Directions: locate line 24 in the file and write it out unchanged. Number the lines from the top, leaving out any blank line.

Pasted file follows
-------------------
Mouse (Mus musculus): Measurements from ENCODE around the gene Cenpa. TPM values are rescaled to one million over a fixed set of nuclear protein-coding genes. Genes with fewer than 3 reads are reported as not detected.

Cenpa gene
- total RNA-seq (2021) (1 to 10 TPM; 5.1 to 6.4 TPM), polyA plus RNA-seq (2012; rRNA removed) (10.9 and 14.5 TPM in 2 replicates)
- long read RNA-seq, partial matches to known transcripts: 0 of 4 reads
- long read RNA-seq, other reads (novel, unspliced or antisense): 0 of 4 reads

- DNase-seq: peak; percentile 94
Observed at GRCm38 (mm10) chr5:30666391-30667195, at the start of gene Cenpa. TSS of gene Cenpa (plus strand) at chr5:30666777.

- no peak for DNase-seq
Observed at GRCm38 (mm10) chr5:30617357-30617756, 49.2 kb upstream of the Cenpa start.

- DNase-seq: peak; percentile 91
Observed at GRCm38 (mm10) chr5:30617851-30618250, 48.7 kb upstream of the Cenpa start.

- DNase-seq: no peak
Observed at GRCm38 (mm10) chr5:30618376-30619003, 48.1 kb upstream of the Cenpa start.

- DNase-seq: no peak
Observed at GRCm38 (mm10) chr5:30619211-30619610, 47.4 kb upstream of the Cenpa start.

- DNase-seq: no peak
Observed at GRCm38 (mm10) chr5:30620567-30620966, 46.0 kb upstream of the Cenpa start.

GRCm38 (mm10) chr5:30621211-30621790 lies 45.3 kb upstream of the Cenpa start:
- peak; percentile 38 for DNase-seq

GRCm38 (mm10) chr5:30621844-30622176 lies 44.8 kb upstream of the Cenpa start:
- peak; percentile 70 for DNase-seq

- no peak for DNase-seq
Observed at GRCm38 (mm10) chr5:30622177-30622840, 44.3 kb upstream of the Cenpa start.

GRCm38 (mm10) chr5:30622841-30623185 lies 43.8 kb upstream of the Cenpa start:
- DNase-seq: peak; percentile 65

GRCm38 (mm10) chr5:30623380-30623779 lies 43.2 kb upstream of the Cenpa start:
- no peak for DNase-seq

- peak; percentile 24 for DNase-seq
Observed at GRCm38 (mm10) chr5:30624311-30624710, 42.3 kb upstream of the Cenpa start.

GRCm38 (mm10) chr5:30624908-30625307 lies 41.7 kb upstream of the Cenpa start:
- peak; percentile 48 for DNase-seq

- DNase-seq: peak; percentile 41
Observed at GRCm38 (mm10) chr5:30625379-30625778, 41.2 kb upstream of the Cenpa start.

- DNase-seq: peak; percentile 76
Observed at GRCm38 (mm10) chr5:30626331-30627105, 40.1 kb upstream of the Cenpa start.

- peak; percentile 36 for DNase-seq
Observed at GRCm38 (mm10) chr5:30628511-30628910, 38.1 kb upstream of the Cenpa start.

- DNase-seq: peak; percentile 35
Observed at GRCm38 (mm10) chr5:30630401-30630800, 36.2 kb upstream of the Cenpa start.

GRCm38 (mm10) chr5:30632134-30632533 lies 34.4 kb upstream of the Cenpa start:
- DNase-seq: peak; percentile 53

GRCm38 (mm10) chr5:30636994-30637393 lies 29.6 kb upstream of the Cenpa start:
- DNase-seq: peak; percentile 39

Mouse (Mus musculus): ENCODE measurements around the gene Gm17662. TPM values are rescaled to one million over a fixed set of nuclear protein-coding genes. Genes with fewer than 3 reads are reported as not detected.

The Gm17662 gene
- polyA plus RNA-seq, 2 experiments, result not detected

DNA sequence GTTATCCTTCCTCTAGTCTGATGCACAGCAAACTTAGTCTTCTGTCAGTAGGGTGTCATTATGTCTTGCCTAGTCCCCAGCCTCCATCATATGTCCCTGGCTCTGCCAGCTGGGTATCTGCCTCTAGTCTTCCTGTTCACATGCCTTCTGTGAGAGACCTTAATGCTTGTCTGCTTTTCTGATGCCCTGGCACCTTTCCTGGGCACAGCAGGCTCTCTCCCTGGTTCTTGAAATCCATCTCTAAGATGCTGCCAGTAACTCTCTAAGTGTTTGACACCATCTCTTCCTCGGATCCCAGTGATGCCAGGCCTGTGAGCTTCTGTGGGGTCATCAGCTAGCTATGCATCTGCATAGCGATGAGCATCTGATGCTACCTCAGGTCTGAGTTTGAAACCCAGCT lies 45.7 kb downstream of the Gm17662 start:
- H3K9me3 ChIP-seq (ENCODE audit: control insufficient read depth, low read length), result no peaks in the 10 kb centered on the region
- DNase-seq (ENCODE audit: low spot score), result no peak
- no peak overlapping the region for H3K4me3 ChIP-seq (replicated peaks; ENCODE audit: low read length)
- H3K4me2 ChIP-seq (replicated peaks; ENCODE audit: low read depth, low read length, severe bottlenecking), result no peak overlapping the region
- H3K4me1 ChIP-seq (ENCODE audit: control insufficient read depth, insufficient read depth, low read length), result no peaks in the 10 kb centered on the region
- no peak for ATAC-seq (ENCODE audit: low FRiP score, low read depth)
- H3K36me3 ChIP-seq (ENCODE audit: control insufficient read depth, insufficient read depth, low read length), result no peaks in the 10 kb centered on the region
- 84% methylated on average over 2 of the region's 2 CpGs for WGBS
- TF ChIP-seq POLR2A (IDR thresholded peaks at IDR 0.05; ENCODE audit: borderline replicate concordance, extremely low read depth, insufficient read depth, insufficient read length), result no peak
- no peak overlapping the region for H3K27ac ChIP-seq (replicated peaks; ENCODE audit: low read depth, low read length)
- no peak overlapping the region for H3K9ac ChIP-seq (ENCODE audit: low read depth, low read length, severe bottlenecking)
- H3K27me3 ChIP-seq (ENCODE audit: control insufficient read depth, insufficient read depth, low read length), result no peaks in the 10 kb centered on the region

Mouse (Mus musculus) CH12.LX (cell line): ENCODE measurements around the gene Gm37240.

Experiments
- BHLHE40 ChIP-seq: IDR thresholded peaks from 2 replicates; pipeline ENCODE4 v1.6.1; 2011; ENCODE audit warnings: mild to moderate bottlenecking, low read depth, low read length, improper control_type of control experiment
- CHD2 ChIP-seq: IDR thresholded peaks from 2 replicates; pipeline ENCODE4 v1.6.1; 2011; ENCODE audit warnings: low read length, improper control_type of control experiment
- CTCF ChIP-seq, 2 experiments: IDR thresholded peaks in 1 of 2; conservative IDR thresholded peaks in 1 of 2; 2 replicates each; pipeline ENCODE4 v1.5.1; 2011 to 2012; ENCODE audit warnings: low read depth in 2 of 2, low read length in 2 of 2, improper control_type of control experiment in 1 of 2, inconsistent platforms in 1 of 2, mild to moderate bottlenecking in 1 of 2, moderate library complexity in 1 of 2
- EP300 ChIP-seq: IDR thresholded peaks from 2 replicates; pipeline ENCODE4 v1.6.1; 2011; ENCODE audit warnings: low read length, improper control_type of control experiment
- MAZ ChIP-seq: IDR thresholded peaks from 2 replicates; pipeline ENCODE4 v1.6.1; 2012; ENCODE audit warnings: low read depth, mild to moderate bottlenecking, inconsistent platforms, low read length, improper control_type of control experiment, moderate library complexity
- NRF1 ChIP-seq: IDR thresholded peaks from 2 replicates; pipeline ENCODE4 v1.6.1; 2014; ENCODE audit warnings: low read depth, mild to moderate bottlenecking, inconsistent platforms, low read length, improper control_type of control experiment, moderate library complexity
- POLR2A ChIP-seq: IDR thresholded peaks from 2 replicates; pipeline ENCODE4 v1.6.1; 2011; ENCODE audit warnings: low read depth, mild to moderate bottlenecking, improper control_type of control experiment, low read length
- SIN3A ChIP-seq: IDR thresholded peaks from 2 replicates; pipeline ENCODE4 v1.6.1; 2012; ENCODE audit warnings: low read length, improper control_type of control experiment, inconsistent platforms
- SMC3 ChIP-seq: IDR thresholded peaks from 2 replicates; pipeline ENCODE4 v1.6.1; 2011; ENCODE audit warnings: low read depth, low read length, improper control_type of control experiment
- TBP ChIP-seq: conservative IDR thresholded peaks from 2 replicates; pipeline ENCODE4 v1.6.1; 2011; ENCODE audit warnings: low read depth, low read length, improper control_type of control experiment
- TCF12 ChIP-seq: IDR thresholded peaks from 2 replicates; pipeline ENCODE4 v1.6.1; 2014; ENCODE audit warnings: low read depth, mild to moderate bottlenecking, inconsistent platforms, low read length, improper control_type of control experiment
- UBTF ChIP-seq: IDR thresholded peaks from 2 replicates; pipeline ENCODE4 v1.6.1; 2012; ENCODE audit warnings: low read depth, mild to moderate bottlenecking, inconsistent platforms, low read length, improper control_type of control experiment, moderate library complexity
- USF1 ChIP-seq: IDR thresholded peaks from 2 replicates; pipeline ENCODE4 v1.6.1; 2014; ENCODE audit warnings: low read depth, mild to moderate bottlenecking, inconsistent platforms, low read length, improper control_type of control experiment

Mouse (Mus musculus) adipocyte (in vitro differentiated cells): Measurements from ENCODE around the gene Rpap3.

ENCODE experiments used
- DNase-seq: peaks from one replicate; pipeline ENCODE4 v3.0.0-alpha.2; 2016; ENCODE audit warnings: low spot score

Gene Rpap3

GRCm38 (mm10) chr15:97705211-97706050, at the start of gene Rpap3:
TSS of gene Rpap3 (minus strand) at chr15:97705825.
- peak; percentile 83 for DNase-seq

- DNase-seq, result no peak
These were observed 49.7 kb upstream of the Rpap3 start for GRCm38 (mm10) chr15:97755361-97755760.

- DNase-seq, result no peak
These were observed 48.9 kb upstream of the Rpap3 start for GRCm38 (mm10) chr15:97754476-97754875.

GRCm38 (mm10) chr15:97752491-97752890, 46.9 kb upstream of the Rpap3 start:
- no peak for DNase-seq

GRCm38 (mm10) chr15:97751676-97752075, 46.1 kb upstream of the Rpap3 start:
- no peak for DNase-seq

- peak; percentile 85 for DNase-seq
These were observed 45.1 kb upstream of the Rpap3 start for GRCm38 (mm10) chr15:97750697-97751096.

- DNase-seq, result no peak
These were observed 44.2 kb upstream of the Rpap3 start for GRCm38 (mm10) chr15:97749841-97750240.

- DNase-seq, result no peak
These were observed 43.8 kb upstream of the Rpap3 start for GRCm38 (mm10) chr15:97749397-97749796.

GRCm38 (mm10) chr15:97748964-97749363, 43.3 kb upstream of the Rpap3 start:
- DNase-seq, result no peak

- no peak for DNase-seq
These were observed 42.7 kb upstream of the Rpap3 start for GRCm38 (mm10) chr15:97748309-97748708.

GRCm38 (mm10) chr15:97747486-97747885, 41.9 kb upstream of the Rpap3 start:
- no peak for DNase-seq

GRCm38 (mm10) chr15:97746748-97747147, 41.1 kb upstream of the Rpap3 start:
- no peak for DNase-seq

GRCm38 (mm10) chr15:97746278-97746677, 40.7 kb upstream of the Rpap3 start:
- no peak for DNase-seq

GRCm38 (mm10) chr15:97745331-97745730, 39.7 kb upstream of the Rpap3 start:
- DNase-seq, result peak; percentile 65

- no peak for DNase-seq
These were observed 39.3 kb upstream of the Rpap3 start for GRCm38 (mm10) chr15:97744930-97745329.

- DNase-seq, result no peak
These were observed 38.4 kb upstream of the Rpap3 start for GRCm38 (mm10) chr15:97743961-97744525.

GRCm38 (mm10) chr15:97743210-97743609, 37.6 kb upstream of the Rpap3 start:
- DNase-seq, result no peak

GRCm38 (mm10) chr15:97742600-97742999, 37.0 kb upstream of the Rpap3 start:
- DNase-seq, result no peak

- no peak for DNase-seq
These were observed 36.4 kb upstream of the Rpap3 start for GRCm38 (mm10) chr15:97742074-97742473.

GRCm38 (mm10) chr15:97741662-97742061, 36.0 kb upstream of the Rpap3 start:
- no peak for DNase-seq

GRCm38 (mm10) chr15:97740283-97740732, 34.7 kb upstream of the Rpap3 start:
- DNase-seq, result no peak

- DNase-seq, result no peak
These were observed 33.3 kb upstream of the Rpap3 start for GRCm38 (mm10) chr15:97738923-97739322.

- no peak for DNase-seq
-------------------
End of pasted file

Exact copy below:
GRCm38 (mm10) chr5:30622841-30623185 lies 43.8 kb upstream of the Cenpa start: